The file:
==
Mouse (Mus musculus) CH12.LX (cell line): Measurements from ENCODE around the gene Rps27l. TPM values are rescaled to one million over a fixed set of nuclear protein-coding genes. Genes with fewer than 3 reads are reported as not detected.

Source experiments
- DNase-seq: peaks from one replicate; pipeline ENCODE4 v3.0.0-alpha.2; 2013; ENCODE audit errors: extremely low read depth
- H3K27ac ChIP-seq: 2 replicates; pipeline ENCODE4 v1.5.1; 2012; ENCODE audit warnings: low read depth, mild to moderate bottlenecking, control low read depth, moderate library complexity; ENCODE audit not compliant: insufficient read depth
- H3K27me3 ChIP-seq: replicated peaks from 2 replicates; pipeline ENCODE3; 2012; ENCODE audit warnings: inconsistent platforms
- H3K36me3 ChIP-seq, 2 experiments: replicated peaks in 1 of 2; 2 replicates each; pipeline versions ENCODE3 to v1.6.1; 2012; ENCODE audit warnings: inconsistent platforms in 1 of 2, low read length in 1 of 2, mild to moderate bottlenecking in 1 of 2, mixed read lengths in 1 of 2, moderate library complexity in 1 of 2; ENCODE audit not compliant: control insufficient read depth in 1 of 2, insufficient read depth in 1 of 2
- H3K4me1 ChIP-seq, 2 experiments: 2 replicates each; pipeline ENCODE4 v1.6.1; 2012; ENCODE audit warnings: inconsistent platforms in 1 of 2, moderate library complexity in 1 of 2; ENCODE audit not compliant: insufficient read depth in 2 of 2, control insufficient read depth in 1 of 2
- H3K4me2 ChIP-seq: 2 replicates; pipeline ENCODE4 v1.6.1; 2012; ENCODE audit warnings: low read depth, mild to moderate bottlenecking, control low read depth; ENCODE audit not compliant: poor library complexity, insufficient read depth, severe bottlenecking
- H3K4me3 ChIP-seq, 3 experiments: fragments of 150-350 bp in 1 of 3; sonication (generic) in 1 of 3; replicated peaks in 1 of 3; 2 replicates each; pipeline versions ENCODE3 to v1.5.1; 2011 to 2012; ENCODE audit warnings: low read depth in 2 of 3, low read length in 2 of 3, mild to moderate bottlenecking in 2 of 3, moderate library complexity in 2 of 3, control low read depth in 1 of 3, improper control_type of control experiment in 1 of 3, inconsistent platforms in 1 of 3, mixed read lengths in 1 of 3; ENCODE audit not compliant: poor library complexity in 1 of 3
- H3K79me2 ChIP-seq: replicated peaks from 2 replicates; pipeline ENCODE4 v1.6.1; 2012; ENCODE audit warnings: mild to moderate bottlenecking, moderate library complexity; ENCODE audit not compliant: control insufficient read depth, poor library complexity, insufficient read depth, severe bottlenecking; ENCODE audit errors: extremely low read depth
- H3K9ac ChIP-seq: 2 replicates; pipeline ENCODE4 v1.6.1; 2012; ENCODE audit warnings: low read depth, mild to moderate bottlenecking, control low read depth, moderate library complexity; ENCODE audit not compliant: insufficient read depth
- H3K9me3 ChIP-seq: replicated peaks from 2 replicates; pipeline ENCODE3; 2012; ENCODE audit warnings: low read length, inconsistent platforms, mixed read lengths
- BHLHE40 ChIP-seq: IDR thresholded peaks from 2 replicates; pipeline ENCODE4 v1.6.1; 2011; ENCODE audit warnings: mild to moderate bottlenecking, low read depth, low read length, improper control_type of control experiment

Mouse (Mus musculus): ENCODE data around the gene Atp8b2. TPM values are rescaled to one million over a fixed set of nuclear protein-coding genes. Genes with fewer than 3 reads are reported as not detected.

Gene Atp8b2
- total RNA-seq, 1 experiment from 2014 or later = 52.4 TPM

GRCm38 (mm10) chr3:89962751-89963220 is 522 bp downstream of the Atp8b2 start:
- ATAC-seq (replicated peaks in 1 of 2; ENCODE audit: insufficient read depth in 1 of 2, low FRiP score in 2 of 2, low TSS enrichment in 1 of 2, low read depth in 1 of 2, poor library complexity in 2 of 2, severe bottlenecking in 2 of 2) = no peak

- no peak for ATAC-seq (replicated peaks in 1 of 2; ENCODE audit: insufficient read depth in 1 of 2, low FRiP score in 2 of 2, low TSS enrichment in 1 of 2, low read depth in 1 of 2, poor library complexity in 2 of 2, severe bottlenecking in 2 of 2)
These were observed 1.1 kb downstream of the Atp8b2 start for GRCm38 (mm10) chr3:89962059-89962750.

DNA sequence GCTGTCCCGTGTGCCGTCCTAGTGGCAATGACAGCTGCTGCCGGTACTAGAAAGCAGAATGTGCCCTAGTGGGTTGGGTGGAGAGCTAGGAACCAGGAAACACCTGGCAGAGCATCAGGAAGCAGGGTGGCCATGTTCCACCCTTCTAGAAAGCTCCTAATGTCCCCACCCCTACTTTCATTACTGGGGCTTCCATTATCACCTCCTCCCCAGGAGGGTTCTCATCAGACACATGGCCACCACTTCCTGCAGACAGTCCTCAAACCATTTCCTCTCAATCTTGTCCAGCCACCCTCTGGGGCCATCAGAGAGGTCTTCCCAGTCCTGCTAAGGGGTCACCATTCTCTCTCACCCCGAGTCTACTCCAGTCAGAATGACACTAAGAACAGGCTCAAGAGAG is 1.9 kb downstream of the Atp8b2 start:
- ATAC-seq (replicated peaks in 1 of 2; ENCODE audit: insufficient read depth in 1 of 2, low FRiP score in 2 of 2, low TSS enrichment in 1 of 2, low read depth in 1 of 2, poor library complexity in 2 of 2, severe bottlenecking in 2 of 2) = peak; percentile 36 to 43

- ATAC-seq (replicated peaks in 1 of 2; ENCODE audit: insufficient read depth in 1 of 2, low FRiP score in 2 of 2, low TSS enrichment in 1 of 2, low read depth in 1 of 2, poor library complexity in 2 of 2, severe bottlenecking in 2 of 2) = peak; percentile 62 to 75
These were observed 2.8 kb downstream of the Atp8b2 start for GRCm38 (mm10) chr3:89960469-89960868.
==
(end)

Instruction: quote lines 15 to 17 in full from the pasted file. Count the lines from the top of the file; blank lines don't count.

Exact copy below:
Gene Atp8b2
- total RNA-seq, 1 experiment from 2014 or later = 52.4 TPM

GRCm38 (mm10) chr3:89962751-89963220 is 522 bp downstream of the Atp8b2 start: